Always remember that letters represent you and your company in your absence. In order to communicate effectively and project a positive image,

  • be clear, concise, specific, and respectful;
  • each word should contribute to your purpose;
  • each paragraph should focus on one idea;
  • the parts of the letter should form a complete message;
  • the letter should be free of errors.

Key Takeaways

  • Memos are brief business documents usually used internally to inform or persuade employees concerning business decisions on policy, procedure, or actions.
  • Letters are brief, print messages often used externally to inform or persuade customers, vendors, or the public.
  • A letter has fifteen parts, each fulfilling a specific function.
  • Find a memo from your work or business, or borrow one from someone you know. Share it with your classmates, observing confidentiality by blocking out identifying details such as the name of the sender, recipient, and company. Compare and contrast.
  • Create a draft letter introducing a product or service to a new client. Post and share with classmates.
  • Write a memo informing your class that an upcoming holiday will be observed. Post and share with classmates.
  • Find a business letter (for example, an offer you received from a credit card company or a solicitation for a donation) and share it with your classmates. Look for common elements and points of difference.
  • Now that you have reviewed a sample letter, and learned about the five areas and fifteen basic parts of any business letter, write a business letter that informs a prospective client or customer of a new product or service.

Bovee, C., & Thill, J. (2010). Business communication essentials: a skills-based approach to vital business English (4th ed.). Upper Saddle River, NJ: Prentice Hall.

Lewis, L. (2009, February 13). Panasonic orders staff to buy £1,000 in products . Retrieved from http://business.timesonline.co.uk/tol/business/markets/japan/article5723942.ece .

Business Communication for Success Copyright © 2015 by University of Minnesota is licensed under a Creative Commons Attribution-NonCommercial-ShareAlike 4.0 International License , except where otherwise noted.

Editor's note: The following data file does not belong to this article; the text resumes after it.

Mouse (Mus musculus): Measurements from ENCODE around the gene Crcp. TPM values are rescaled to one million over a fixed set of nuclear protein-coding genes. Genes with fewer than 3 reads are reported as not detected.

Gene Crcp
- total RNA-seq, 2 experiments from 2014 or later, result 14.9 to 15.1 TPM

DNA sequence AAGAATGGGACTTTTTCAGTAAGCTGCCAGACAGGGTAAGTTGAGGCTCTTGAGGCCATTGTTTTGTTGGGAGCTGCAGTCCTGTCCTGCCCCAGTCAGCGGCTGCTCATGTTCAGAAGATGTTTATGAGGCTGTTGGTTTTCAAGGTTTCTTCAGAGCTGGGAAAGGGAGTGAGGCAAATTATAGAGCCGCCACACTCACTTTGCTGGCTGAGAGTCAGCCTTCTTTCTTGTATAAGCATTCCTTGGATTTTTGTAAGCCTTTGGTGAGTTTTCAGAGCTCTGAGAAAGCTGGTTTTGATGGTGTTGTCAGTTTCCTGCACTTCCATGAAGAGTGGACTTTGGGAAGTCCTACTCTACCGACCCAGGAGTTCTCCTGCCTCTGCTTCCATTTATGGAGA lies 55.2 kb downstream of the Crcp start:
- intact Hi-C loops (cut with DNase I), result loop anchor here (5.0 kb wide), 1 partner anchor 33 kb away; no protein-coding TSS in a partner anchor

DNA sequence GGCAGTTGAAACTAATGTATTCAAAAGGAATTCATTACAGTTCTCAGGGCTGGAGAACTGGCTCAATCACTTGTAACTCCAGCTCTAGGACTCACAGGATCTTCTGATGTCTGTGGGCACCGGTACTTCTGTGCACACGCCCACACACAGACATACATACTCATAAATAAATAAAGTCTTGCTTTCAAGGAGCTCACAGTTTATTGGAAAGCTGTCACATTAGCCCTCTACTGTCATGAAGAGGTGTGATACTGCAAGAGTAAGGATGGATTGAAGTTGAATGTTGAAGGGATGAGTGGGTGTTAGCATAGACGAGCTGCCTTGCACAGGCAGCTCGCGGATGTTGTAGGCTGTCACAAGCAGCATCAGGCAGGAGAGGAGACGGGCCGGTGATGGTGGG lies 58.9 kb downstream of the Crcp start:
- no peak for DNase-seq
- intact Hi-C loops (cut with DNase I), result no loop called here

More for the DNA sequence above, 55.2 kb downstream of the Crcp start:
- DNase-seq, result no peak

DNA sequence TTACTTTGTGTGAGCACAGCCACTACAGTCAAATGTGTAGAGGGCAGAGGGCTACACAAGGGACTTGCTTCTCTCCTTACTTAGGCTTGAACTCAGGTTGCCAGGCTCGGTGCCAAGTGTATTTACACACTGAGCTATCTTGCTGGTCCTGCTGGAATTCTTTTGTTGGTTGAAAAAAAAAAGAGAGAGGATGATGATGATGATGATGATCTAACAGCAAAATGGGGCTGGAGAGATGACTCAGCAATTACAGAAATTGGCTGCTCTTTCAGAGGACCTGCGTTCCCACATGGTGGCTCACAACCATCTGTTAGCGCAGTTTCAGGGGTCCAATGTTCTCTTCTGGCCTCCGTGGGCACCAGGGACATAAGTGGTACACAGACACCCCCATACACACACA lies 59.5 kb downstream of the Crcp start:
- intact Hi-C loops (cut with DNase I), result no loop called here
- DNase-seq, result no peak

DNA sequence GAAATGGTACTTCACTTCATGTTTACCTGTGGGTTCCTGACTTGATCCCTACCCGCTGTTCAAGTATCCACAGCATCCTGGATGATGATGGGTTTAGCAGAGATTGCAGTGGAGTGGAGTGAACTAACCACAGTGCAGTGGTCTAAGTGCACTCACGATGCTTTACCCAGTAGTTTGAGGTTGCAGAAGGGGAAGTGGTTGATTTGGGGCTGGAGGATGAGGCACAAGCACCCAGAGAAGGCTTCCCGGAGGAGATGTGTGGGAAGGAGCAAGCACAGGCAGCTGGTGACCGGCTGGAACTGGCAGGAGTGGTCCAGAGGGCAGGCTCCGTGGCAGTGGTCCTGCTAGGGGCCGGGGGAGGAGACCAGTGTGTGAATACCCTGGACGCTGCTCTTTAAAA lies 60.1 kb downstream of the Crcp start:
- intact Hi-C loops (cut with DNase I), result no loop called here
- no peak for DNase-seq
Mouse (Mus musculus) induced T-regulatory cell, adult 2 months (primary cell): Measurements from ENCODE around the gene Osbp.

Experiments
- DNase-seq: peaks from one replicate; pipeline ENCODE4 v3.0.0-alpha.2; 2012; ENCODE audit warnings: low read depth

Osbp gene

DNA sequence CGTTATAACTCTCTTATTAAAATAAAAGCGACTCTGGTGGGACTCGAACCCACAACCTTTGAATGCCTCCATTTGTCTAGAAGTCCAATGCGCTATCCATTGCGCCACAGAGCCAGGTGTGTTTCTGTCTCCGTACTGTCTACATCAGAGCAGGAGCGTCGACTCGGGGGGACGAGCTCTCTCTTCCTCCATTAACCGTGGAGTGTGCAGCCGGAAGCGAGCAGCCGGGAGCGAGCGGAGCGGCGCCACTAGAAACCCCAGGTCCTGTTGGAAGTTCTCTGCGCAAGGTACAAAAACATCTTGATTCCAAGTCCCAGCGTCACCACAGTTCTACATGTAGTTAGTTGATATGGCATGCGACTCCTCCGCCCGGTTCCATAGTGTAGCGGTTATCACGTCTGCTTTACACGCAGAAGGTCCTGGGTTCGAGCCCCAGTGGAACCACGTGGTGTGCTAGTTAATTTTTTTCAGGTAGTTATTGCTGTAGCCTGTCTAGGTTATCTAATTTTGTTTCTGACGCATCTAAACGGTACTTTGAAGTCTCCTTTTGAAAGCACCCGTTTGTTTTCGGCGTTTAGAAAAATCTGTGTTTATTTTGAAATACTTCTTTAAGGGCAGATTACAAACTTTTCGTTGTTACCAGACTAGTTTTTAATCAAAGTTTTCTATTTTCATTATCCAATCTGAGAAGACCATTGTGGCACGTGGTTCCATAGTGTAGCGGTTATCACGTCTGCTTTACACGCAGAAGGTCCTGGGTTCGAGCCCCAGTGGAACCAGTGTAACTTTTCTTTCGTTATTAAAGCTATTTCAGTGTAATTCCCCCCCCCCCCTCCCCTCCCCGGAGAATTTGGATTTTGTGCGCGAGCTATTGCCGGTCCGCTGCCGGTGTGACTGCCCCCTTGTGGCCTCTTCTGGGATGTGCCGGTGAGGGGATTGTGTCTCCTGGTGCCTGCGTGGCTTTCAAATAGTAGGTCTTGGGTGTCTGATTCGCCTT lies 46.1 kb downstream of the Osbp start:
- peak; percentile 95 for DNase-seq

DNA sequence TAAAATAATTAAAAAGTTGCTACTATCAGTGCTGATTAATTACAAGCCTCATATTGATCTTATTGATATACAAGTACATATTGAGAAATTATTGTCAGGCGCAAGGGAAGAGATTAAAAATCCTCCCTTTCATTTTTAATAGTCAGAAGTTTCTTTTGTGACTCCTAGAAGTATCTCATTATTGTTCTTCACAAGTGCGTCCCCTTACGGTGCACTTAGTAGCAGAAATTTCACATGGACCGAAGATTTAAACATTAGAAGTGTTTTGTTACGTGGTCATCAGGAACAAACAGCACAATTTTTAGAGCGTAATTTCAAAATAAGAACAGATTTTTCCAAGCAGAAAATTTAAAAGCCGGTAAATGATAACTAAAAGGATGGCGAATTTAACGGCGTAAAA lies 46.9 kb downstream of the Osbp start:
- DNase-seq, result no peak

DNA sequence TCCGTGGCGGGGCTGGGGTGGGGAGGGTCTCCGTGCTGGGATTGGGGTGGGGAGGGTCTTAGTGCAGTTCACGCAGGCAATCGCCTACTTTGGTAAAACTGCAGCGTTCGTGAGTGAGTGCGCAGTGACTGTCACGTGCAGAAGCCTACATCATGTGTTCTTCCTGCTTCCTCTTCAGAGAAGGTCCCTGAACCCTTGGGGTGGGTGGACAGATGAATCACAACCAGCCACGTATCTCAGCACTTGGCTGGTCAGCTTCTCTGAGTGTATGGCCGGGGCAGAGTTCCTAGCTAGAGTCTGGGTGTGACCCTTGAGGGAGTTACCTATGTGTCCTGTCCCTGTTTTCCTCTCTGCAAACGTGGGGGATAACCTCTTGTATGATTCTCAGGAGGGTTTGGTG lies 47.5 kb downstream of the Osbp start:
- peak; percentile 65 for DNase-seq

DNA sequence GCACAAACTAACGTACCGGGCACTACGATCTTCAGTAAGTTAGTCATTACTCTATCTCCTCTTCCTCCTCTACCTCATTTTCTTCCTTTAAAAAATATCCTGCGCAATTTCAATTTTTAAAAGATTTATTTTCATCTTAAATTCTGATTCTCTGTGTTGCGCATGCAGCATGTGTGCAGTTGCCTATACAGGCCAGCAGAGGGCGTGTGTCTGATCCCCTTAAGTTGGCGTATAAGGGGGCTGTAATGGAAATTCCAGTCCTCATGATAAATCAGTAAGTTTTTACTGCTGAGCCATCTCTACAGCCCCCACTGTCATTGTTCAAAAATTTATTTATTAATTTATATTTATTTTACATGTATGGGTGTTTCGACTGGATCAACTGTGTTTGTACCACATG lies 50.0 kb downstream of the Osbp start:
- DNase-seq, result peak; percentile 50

Business growth

Business tips

How to write a memo (and all the templates and examples you could need)

A hero image of an orange document icon on a light yellow background.

Memos are the unsung heroes of business communication and, ironically, a Hollywood tool used to patch over glaring plot holes that 12 writers in a room couldn't figure out. I'm no seasoned Hollywood critic, but "Didn't you get the memo?" must be one of the most overused catalyst phrases in cinematic history.

In business applications, memos are simple documents that briefly and accurately convey internal communications in a way that lengthy reports can't. The whole idea is to highlight important or urgent information in a digestible format.

Contrary to common belief, memos aren't always written on sticky notes and don't always fix bad screenwriting. But they do facilitate internal communication in a unique way that has kept them present in the business world for decades running.

Table of contents:

What is a memorandum (memo)?

A memo is a concise written message that communicates important information like directives, updates, announcements, or policy changes. While a report includes context, conclusions, and detailed information, a memo briefly highlights a specific point whenever you just need to hit the broad strokes quickly and get a head start on any urgent internal developments.

I like to think of sirens as the memo and the police officer at my window as the full report. The former does a great job of alerting me to my shortcomings as a driver, and the latter lets me know exactly how. 

How to write a memo